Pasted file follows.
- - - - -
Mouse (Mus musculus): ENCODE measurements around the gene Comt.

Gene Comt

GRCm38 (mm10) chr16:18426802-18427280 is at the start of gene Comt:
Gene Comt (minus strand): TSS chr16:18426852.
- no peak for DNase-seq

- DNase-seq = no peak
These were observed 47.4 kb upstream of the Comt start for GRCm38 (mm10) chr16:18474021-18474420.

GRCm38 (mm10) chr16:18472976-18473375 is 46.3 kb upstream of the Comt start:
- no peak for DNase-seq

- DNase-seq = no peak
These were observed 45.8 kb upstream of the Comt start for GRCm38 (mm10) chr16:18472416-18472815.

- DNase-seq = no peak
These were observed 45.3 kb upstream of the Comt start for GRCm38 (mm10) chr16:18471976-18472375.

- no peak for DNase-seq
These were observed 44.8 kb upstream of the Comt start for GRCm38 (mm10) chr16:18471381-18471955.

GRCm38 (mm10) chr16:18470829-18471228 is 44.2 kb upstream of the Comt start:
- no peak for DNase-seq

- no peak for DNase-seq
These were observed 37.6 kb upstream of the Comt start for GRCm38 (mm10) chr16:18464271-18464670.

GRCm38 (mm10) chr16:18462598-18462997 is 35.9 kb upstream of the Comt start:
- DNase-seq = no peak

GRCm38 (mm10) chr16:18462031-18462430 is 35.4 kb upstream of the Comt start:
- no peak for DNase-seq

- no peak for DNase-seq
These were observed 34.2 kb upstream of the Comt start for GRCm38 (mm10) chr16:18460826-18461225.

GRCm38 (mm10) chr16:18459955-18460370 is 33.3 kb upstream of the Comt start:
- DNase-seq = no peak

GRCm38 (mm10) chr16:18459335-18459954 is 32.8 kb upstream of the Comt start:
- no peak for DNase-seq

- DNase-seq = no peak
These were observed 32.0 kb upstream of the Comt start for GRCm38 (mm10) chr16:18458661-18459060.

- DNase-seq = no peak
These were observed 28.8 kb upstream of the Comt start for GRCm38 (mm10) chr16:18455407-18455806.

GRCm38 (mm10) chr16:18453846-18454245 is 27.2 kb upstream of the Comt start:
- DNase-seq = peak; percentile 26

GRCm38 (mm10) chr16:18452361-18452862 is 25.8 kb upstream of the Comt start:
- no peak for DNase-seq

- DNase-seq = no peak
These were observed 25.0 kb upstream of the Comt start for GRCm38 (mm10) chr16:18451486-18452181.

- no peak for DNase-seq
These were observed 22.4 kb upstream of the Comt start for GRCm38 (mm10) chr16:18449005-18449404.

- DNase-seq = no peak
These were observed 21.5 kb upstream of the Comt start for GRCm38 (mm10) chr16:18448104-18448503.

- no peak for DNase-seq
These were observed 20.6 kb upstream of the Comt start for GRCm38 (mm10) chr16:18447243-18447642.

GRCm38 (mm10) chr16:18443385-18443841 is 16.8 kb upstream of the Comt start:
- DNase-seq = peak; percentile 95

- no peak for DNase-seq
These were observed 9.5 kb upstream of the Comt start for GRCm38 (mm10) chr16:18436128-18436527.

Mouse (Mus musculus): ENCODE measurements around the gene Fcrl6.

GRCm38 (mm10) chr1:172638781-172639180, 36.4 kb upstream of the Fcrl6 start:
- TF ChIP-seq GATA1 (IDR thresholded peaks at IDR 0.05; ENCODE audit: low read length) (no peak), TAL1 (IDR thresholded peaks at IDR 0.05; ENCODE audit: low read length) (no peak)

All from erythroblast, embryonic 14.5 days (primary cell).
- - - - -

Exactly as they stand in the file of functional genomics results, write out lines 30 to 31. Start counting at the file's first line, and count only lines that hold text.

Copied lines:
- DNase-seq = no peak
These were observed 32.0 kb upstream of the Comt start for GRCm38 (mm10) chr16:18458661-18459060.